Marine Biology

, Volume 161, Issue 8, pp 1775–1785 | Cite as

Nematode community composition in hydrothermal vent and adjacent non-vent fields around Myojin Knoll, a seamount on the Izu-Ogasawara Arc in the western North Pacific Ocean

  • Yuka Setoguchi
  • Hidetaka Nomaki
  • Tomo Kitahashi
  • Hiromi Watanabe
  • Koji Inoue
  • Nanako O. Ogawa
  • Motohiro ShimanagaEmail author
Original Paper


In contrast to specific large benthic invertebrates in chemosynthetic ecosystems such as hydrothermal vents, meiofaunal communities in such habitats have been reported to have strong taxonomic overlap with meiofauna in the adjacent “normal” environments. However, meiofauna have only recently been included in studies of those environments and detailed information on these communities is still rare. This is especially true in the Northwest Pacific Ocean, even though there are many seamounts with active vents in the calderas of the region. Nematode community composition at the genus level in sediments from a hydrothermal vent field in the caldera of Myojin Knoll (32°06′N, 139°52′E, depth 1,300 m), a seamount on the Izu-Ogasawara Arc, Japan, was investigated for the first time and was compared with adjacent non-vent areas inside and outside the caldera. Multivariate analyses showed that the composition of nematodes in the hydrothermal field was significantly different from that in the non-hydrothermal fields around the caldera. However, the common genera, such as Oxystomina, Pareudesmoscolex, Desmoscolex, and Microlaimus were found in two, or all three vent fields while their rank contributions differed among the three fields. When the data from Myojin Knoll were compared with those from other deep-sea vent environments in different regions (e.g., North Fiji Basin, East Pacific Rise, Mid-Atlantic Ridge), the nematode composition in the vent field of the Myojin caldera was more similar to that of the non-vent fields around the caldera than the composition in vent fields of other regions. These data from the Northwest Pacific Ocean also suggest the absence of long-range transport systems and local adaptations for meiofauna in hydrothermal vent fields.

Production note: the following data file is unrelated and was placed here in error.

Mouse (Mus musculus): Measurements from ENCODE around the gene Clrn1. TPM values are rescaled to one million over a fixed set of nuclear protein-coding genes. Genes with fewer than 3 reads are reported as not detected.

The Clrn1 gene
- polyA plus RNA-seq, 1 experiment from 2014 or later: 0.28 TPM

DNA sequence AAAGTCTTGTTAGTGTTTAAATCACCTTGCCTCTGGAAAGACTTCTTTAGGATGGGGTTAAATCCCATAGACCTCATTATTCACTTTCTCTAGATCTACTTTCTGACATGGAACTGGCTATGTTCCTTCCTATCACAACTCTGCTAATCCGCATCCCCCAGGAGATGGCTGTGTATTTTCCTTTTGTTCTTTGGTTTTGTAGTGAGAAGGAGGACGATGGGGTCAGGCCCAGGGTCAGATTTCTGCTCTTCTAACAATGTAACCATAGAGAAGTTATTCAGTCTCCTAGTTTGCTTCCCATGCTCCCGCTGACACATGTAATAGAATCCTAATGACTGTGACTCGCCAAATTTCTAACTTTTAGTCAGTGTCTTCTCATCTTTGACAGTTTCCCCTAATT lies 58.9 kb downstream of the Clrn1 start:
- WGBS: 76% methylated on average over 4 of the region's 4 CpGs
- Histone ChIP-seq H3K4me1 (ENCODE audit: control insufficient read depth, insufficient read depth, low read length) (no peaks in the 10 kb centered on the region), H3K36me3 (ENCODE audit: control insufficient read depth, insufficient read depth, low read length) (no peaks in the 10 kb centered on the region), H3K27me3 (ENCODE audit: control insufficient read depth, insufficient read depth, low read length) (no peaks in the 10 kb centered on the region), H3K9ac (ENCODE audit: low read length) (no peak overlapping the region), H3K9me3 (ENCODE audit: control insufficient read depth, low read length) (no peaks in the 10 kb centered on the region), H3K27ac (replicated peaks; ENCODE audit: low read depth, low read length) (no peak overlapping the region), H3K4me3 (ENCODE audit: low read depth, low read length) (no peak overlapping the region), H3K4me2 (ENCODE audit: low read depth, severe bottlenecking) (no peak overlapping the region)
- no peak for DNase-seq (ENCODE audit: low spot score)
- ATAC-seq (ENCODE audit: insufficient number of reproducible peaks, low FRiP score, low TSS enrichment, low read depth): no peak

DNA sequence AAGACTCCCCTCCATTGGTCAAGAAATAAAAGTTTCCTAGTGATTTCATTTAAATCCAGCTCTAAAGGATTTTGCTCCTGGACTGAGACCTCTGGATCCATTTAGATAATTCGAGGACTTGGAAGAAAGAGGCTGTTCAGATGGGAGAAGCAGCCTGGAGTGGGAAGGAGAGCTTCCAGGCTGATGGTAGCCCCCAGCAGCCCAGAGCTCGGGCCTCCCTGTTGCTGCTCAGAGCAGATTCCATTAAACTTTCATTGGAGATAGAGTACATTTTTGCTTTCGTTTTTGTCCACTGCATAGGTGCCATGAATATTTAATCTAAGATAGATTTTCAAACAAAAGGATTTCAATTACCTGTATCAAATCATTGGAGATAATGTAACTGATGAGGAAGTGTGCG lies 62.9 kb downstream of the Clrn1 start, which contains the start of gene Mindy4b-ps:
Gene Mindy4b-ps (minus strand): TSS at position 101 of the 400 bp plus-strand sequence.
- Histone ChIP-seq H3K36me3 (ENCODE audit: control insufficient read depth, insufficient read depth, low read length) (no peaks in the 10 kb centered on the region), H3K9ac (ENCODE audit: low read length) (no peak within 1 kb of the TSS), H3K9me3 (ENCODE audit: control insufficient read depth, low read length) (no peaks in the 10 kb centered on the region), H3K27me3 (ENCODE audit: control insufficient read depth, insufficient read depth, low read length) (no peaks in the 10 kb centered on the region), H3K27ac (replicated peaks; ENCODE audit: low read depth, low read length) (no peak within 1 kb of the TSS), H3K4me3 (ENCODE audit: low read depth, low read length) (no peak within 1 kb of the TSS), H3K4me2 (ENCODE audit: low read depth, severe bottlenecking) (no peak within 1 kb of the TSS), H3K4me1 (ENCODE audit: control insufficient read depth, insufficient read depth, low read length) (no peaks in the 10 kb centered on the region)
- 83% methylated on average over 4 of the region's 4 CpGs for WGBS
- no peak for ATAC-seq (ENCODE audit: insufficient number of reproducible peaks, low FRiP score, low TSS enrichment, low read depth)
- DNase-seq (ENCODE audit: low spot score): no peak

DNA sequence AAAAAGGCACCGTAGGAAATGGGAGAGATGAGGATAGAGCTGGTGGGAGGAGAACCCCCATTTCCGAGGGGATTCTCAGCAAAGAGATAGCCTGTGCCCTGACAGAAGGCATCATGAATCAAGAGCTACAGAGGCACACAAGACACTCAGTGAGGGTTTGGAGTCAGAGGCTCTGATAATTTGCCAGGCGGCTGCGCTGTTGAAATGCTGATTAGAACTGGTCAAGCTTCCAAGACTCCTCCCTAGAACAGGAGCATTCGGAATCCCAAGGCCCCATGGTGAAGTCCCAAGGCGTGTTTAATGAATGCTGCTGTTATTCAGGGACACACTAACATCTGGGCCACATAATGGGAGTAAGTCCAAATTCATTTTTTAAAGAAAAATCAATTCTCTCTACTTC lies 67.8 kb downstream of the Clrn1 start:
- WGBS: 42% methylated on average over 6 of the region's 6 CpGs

Total Organic Carbon Meiofauna Okinawa Trough Nematode Community Total Organic Carbon Concentration 
These keywords were added by machine and not by the authors. This process is experimental and the keywords may be updated as the learning algorithm improves.



We are grateful to the crews and staff of the RV Natsushima and the ROV Hyper-Dolphin of the Japan Agency for Marine-Earth Science and Technology (JAMSTEC). Special thanks to two anonymous reviewers, who kindly checked our manuscript.

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Copyright information

© Springer-Verlag Berlin Heidelberg 2014

Authors and Affiliations

  • Yuka Setoguchi
    • 1
  • Hidetaka Nomaki
    • 2
  • Tomo Kitahashi
    • 3
  • Hiromi Watanabe
    • 2
  • Koji Inoue
    • 3
  • Nanako O. Ogawa
    • 2
  • Motohiro Shimanaga
    • 1
    Email author
  1. 1.Aitsu Marine Station, Center for Marine Environment StudiesKumamoto UniversityKami-amakusaJapan
  2. 2.Japan Agency for Marine-Earth Science and Technology (JAMSTEC)YokosukaJapan
  3. 3.Atmosphere and Ocean Research InstituteThe University of TokyoKashiwaJapan

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